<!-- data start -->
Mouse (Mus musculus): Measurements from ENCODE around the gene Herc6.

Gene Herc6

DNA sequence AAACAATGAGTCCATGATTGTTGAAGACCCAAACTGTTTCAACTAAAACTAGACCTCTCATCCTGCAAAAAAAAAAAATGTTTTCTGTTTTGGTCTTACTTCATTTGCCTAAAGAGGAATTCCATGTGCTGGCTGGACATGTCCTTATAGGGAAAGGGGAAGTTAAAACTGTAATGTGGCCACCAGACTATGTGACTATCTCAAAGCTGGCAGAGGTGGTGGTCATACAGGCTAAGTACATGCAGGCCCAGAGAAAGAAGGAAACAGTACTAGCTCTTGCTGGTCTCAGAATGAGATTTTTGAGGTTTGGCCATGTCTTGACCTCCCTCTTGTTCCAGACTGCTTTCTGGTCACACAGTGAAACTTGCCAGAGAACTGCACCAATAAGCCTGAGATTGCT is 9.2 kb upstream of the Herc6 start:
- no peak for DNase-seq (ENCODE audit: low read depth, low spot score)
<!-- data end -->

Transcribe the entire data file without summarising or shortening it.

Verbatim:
Mouse (Mus musculus): Measurements from ENCODE around the gene Herc6.

Gene Herc6

DNA sequence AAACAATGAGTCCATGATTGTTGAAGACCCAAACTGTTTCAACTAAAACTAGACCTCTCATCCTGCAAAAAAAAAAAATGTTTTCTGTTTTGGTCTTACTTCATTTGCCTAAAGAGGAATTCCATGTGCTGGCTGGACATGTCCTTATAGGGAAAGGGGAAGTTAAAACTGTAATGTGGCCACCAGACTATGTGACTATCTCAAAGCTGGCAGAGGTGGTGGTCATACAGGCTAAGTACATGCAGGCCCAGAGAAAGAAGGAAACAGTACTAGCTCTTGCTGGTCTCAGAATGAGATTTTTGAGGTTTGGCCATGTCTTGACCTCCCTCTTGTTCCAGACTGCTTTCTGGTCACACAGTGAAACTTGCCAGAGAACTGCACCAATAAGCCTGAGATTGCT is 9.2 kb upstream of the Herc6 start:
- no peak for DNase-seq (ENCODE audit: low read depth, low spot score)